EDITORIALS

COMMENTARY: Of life...and death

Staff Writer
Echo Pilot

By CHIEF JOHN PHILLIPPY

Greencastle Police Department

The recent deaths of two Hagerstown area teenagers with promising lives ahead of them made me reflect as a parent raising two children. I remember when mine were young how we worried whenever there was an illness of consequence and how we looked forward to the time when they were older and “safe” from any life threatening maladies. Then came the advent of the teens and drivers licenses and all we got were different worries. It's all just a reminder of how fragile life really is.

Our “First Responders” deal with this every day, whether here in Greencastle or Los Angeles, New York or anywhere in between. In 2011 the law enforcement community lost 166 of our brother and sisters. They were shot, stabbed, struck by cars, drowned and beaten to name a disgusting few. They and their families knew every day when they went to work there may not be an end to their shift. They may not return home.

It's easy to look at this and say “It's their job” but people don't generally do a job that may take their life. Just like our Armed Forces, they do this because of their commitment to our communities, to our way of life and to our nation as a whole.

During a recent career day at our local school one of the assigned questions was “Why do you want to be a …?” I prefaced this question with a real assessment of “the job” by stating, “I have been shot at twice, wrestled over a knife, missed more family events than I can recall, been late for dinner so many times that late is the new standard, worked frigid cold nights and sweltering hot days, been ignored by those I work for and cursed by those I was trying to help… So, why do you want to be a Police Officer?” Some of the responses were amazing, others frightening and some showed that our young people do understand. They were promising in their commitment to our community and country.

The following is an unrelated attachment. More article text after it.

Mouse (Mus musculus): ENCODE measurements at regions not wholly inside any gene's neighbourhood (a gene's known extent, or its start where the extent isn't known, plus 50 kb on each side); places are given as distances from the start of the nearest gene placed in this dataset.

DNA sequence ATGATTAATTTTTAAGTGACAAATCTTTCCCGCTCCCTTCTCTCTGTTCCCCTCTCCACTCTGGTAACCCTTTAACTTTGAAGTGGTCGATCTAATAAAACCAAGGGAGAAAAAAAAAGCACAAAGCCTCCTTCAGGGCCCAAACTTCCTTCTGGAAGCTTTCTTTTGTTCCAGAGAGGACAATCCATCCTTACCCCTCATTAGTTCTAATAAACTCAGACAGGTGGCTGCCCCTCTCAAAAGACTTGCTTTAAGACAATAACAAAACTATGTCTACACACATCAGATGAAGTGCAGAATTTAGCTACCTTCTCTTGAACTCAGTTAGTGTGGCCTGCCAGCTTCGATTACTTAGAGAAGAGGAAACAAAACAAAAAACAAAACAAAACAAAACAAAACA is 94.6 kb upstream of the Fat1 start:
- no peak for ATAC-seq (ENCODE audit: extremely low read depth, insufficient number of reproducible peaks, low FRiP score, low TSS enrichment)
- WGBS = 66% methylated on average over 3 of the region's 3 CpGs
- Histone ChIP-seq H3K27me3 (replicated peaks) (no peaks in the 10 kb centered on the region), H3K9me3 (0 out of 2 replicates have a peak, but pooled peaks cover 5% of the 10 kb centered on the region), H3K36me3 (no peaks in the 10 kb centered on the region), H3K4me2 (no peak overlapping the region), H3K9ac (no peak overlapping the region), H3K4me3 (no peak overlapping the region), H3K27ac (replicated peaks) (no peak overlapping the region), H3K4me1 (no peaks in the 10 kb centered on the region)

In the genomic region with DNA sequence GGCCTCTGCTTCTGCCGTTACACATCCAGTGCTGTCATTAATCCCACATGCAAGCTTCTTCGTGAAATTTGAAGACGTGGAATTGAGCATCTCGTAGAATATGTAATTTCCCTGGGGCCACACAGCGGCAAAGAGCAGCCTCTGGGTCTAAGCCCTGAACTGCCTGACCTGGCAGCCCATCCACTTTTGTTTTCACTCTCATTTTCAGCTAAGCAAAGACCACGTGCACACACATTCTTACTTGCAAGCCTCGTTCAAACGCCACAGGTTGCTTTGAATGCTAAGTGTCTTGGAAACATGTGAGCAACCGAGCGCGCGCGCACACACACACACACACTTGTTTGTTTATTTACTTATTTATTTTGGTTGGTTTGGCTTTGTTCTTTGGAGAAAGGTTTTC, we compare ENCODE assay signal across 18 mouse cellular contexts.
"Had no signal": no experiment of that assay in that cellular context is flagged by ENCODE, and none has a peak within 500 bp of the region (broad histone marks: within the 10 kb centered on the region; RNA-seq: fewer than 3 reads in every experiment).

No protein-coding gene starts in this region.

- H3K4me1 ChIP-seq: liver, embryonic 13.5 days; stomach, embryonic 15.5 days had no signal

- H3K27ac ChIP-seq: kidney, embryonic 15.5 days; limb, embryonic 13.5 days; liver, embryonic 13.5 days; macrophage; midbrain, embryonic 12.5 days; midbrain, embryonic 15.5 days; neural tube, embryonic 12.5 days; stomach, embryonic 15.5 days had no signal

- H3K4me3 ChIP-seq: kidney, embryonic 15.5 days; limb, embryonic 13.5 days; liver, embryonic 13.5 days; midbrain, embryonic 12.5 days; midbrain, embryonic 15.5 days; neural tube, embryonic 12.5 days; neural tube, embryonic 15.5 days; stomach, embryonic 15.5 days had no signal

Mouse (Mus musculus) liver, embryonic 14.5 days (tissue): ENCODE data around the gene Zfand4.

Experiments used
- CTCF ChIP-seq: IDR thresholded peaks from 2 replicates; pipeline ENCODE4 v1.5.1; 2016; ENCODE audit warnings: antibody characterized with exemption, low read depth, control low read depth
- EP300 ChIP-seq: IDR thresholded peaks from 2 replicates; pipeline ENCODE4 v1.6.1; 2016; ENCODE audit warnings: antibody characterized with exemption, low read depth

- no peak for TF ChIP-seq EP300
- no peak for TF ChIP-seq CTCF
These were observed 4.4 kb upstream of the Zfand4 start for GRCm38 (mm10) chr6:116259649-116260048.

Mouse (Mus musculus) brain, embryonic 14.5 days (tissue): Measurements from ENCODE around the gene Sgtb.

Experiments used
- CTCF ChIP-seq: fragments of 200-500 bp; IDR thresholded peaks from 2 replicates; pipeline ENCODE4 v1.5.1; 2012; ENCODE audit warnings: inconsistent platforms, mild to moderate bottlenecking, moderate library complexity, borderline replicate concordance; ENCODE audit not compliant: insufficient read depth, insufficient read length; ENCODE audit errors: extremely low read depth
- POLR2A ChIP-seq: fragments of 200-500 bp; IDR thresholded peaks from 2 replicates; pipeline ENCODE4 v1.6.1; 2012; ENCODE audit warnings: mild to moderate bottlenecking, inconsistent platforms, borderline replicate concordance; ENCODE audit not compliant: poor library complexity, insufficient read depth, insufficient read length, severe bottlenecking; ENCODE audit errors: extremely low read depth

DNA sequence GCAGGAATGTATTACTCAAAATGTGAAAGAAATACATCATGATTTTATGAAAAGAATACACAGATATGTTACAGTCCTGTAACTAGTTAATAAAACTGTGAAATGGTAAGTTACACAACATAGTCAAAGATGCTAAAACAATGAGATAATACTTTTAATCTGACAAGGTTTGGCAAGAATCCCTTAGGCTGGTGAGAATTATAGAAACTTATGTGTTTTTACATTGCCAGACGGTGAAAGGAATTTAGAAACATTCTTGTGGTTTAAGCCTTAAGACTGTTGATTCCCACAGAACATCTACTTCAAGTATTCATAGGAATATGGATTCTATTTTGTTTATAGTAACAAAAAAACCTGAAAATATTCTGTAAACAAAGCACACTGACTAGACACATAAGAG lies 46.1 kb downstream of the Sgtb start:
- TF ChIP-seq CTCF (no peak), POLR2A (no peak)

I can honestly still answer that question by stating that I love what I do. I suspect that the 166 Officers who died in service to their communities last year would still answer the same. These Officers will join the 19,000 others already on the National Law Enforcement Officer's Memorial in Washington D.C. this week. Also carved into the memorial is the statement “It's not how these Officers died that made them heroes, it's how they lived”.

The week that encompasses May 15 was designated Police Memorial Week in 1962 by President Kennedy. Please join with me and the Greencastle Police Department in remembering our brothers and sisters who have made the ultimate sacrifice for us this week. Their families would welcome your prayers as they continue the healing process.